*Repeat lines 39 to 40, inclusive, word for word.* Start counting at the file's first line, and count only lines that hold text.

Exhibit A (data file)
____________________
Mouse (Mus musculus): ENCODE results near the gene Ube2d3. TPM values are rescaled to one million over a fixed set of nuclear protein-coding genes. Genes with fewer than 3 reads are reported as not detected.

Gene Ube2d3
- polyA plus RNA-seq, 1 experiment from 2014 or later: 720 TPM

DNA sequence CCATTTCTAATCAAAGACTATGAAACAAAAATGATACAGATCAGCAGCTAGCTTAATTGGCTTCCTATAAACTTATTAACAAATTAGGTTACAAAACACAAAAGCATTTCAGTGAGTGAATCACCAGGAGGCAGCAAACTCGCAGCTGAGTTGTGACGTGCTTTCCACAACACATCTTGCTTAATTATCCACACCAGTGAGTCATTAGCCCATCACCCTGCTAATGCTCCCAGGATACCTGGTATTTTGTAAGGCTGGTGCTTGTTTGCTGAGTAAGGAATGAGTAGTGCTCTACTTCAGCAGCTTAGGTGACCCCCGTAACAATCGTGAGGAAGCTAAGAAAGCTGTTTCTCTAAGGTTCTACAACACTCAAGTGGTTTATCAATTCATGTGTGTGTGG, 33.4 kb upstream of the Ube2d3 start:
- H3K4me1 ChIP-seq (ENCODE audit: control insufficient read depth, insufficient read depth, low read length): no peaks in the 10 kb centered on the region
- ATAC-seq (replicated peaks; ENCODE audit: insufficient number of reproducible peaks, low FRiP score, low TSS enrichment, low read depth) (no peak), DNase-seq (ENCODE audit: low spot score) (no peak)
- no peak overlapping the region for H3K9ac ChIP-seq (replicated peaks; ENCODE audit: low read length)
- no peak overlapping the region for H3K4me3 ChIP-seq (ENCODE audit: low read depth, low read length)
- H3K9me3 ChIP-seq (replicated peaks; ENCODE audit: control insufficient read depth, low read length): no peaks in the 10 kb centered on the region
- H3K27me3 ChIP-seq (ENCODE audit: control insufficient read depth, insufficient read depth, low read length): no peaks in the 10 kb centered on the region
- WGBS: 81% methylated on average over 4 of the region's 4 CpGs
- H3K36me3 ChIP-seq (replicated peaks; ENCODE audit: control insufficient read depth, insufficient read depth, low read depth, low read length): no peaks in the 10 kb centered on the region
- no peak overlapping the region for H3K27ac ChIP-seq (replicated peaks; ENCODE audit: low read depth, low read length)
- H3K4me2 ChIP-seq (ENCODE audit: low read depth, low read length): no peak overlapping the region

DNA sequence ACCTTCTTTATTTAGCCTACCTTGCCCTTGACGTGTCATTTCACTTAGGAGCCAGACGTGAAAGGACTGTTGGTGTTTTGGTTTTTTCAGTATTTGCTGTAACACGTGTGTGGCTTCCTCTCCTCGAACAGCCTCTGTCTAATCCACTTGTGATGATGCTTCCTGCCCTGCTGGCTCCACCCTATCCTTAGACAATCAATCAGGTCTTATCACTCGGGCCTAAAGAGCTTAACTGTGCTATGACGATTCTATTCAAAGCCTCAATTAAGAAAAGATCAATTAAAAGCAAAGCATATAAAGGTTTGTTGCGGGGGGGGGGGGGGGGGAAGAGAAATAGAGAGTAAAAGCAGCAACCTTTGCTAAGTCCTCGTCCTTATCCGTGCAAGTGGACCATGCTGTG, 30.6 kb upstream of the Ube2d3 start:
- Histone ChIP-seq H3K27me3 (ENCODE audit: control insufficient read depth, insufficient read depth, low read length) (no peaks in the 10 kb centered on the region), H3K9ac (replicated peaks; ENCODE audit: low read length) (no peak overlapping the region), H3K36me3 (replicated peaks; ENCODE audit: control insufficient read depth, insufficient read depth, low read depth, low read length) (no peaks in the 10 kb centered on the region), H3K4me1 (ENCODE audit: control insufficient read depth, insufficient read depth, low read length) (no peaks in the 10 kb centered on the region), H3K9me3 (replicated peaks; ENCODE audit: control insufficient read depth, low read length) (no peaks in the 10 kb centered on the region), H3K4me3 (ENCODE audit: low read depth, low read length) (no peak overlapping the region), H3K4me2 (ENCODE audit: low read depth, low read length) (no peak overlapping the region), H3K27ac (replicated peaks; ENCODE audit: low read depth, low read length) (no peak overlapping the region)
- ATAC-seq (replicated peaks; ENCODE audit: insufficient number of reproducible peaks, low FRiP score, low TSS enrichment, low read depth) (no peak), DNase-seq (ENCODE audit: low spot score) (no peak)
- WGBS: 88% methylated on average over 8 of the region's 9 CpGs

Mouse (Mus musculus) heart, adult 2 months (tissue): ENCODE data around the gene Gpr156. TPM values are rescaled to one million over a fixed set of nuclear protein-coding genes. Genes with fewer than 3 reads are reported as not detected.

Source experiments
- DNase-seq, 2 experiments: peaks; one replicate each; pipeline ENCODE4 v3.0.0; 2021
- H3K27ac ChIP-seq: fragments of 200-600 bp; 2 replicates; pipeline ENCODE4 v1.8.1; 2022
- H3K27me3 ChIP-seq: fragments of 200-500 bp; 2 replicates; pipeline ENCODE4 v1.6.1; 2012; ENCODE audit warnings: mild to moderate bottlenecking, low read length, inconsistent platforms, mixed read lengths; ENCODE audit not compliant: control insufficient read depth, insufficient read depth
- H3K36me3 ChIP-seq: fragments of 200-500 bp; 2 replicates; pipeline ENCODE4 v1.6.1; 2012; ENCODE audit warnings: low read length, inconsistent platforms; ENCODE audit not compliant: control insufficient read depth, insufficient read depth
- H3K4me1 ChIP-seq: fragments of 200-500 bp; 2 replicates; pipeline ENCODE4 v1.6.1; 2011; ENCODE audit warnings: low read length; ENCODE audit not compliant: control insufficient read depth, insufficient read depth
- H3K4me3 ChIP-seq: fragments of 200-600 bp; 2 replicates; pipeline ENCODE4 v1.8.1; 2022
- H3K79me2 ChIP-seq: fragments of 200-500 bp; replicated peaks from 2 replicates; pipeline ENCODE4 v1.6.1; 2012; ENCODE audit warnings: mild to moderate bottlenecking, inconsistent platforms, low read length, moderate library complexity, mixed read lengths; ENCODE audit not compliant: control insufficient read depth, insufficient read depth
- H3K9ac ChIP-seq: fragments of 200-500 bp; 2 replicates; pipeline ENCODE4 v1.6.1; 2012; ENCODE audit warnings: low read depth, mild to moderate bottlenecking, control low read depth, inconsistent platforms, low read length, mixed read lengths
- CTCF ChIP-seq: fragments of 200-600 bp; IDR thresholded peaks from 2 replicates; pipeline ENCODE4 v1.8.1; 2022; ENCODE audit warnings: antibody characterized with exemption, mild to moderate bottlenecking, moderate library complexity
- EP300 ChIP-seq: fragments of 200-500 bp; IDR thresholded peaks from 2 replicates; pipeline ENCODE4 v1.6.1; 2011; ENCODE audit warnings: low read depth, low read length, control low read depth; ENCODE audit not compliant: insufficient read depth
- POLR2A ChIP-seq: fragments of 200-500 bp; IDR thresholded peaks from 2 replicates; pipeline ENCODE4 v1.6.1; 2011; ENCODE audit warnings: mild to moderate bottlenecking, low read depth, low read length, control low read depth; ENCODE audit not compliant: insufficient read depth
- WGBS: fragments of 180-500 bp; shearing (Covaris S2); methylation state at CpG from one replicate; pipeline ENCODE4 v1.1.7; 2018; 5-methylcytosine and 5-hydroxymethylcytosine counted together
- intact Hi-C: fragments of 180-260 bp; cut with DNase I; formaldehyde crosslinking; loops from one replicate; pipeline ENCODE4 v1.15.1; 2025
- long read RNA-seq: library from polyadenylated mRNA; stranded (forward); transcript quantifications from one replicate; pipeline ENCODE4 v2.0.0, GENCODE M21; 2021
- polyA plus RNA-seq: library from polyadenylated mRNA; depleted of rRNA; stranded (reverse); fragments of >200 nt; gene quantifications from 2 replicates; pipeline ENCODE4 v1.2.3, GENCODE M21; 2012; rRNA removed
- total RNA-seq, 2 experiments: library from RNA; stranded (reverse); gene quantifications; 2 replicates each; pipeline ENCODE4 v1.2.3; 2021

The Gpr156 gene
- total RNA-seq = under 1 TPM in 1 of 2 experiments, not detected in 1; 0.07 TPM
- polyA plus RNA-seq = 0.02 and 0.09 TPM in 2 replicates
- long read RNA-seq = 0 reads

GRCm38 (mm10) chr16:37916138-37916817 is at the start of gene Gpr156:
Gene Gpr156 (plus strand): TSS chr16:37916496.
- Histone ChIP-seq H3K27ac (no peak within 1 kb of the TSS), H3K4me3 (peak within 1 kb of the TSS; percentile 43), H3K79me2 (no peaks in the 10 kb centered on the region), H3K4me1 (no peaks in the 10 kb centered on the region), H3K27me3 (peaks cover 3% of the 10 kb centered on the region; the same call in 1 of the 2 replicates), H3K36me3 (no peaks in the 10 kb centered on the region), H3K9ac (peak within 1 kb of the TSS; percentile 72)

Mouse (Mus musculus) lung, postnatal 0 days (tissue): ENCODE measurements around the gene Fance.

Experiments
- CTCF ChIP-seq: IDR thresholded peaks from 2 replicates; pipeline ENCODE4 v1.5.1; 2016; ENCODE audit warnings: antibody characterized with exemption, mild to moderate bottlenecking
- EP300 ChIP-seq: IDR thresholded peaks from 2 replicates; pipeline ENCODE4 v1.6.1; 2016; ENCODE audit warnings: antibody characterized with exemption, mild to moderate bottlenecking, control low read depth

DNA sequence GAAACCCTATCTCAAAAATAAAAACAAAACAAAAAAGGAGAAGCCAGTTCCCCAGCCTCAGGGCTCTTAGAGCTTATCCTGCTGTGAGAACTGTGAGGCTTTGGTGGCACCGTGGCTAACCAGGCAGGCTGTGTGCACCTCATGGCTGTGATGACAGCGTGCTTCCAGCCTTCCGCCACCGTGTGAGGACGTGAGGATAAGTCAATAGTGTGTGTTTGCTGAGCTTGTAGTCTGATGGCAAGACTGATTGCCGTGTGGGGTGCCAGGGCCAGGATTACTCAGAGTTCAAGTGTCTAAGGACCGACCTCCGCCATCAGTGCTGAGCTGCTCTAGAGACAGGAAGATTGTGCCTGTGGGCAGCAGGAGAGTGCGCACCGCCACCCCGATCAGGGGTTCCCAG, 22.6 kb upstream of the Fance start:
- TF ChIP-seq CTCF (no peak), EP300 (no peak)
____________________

- polyA plus RNA-seq = 0.02 and 0.09 TPM in 2 replicates
- long read RNA-seq = 0 reads